Jailbreaking a Kindle Voyage and installing KOReader

kindle jailbreak reading tech · note · · 1227 words

I love my 2014 Kindle Voyage, actively been using it for almost 10 years now. But after finding out update support ended a while ago, why not finally jailbreak it and install more open and featureful e-reader software?

I’m new to KOReader, so I’ll have to see if I actually like using it as a daily driver. But it can’t hurt to try, and at the very least, liberating the device might come in handy in the future.

By the way, man I love tiny devices like this. I have an iPod Mini I’ve been meaning to write about. I think small portable devices that serve a single purpose are pretty cool! The Kindle Voyage is the smallest one they made, with a 6-inch screen. Super thin, too. It may not have USB-C, and it may not be waterproof, but that’s OK.


My Kindle Voyage stopped getting updates at 5.13.6. Luckily, there is a known Kindle exploit working up to 5.14.2, so we’re good here!

After researching a bit, I found the source for the jailbreak is at a forum called MobileRead, here’s the link to the primary resource:

Tutorial: Open Sesame! (AKA., The New & Improved JailBreak Index)

Like with the previous note about [installing the latest Ruby on Debian]({% post_url /note/2023-08-16-ruby-debian %}), I will not directly provide instructions, both because that would take much longer to write, and because information can change. There might be a new exploit method, or a new security update by Amazon, or new jailbreak software to install for setup. In all of these cases, the guides will be altered, and my information will become out of date and will be unhelpful or even harmful. A brick or even a ban are near-zero chances, but I can’t guarantee. Please read the forum posts if you’re here to do what I did, and I’ll just provide the basic outline of running through the tutorial here.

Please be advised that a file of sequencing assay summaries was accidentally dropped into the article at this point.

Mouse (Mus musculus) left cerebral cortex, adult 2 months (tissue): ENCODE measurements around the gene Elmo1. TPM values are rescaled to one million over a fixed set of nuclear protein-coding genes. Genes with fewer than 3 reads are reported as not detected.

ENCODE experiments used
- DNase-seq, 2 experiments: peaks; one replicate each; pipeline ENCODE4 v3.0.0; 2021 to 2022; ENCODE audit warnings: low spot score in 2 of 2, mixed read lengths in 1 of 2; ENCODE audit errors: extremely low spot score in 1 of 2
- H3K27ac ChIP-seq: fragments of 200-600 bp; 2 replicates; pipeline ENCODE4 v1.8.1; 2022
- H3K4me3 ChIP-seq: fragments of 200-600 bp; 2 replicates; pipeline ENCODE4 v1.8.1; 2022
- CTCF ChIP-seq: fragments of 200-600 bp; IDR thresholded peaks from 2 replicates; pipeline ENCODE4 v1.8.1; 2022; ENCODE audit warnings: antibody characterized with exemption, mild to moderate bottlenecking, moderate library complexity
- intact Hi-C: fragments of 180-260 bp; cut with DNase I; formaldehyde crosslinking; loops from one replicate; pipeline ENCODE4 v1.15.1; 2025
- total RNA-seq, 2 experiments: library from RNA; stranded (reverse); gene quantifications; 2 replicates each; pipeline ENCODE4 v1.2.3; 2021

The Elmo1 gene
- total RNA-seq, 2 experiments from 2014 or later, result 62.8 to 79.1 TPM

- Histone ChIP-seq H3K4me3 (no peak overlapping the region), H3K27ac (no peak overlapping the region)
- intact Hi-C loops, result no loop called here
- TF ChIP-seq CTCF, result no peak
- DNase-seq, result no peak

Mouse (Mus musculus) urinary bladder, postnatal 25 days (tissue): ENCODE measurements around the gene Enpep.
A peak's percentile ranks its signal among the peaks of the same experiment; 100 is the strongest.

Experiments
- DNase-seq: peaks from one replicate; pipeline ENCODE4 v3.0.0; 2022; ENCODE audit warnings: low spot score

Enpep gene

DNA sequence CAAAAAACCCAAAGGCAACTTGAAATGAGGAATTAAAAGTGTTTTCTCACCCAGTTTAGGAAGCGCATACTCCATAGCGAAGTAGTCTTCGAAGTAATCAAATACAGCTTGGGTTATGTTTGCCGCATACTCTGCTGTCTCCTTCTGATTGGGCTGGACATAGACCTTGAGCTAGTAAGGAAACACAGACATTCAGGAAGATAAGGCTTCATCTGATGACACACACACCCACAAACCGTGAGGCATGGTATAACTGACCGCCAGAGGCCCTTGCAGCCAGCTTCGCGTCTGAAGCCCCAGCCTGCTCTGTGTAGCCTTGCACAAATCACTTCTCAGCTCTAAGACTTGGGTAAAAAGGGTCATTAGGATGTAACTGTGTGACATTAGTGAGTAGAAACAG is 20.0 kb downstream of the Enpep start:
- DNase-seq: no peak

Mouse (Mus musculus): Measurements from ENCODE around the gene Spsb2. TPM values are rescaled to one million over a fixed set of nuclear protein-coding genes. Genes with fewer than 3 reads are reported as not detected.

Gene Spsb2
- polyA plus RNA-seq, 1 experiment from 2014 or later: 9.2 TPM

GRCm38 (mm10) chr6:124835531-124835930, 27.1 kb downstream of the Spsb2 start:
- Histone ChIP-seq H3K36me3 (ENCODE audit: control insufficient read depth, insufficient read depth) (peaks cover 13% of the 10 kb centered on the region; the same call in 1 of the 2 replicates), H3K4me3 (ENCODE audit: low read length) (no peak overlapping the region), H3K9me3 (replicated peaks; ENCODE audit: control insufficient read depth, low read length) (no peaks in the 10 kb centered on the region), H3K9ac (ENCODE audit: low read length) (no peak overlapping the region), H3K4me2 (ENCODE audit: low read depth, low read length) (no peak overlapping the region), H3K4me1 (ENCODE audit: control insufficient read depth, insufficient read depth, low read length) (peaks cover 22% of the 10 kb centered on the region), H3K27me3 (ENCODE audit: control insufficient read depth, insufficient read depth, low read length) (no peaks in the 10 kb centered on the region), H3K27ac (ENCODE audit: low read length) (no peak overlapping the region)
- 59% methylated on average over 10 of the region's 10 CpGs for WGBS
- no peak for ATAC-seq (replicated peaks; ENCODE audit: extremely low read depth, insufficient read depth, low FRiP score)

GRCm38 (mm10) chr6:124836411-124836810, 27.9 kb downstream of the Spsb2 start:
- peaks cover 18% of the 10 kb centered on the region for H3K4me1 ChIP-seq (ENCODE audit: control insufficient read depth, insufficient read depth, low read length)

Alright, I already know my device is a 2014 Kindle Voyage. All good here.

Device generation concerns

The main focus of this document will be all current devices with a touchscreen, running FW 5.x.

Yep, this device has a touchscreen. It’s not running specifically version 5.x, but that’s not important.

The right tools for the job

The author makes separate threads for each software they make, but the downloads are all on one single thread for convenience. I’ll keep it open in a separate tab.

Tools: Snapshots of NiLuJe’s hacks

The downloads are provided as tar.xz files. Luckily, I already use 7-Zip, which can unpack this archive format. All good.


Now here’s where it begins. The current method is called “WatchThis”, and is found on a separate thread. Let’s do it!

Tutorial: WatchThis - Software Jailbreak for any Kindle <= 5.14.2

The procedure is slightly lengthy, but doesn’t require anything but a charging wire that connects to USB and a PC. I have to wipe my Kindle, but all my books are on Calibre so I’m fine with this.

I put the device in “demo mode” which I didn’t even know existed. Using the search bar to access these commands is super interesting, honestly…

Then copy some files, do some more stuff.

Unique steps

Some stuff did not apply to my Kindle Voyage, and some did.

Now, the jailbreak has been installed! Back to the Open Sesame post.